Seth Rockman
Publisher : University of Pennsylvania Press
Release : 2016-07-28
Page : 416
Category : History
ISBN 13 : 0812293096
Description :


During the nineteenth century, the United States entered the ranks of the world's most advanced and dynamic economies. At the same time, the nation sustained an expansive and brutal system of human bondage. This was no mere coincidence. Slavery's Capitalism argues for slavery's centrality to the emergence of American capitalism in the decades between the Revolution and the Civil War. According to editors Sven Beckert and Seth Rockman, the issue is not whether slavery itself was or was not capitalist but, rather, the impossibility of understanding the nation's spectacular pattern of economic development without situating slavery front and center. American capitalism—renowned for its celebration of market competition, private property, and the self-made man—has its origins in an American slavery predicated on the abhorrent notion that human beings could be legally owned and compelled to work under force of violence. Drawing on the expertise of sixteen scholars who are at the forefront of rewriting the history of American economic development, Slavery's Capitalism identifies slavery as the primary force driving key innovations in entrepreneurship, finance, accounting, management, and political economy that are too often attributed to the so-called free market. Approaching the study of slavery as the originating catalyst for the Industrial Revolution and modern capitalism casts new light on American credit markets, practices of offshore investment, and understandings of human capital. Rather than seeing slavery as outside the institutional structures of capitalism, the essayists recover slavery's importance to the American economic past and prompt enduring questions about the relationship of market freedom to human freedom. Contributors: Edward E. Baptist, Sven Beckert, Daina Ramey Berry, Kathryn Boodry, Alfred L. Brophy, Stephen Chambers, Eric Kimball, John Majewski, Bonnie Martin, Seth Rockman, Daniel B. Rood, Caitlin Rosenthal, Joshua D. Rothman, Calvin Schermerhorn, Andrew Shankman, Craig Steven Wilder.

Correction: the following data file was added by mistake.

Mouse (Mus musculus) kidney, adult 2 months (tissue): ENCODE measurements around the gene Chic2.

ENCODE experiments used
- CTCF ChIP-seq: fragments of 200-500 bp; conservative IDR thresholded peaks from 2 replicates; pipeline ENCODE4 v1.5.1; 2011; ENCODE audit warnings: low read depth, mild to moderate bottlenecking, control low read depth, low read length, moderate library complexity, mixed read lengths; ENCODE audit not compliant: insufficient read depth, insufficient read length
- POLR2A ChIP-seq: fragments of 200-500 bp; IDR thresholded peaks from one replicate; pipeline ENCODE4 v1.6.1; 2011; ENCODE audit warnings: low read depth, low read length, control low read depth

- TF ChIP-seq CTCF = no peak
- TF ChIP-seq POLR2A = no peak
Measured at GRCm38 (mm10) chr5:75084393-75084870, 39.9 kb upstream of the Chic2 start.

Author : Noam Maggor
Publisher : Harvard University Press
Release : 2017-01-01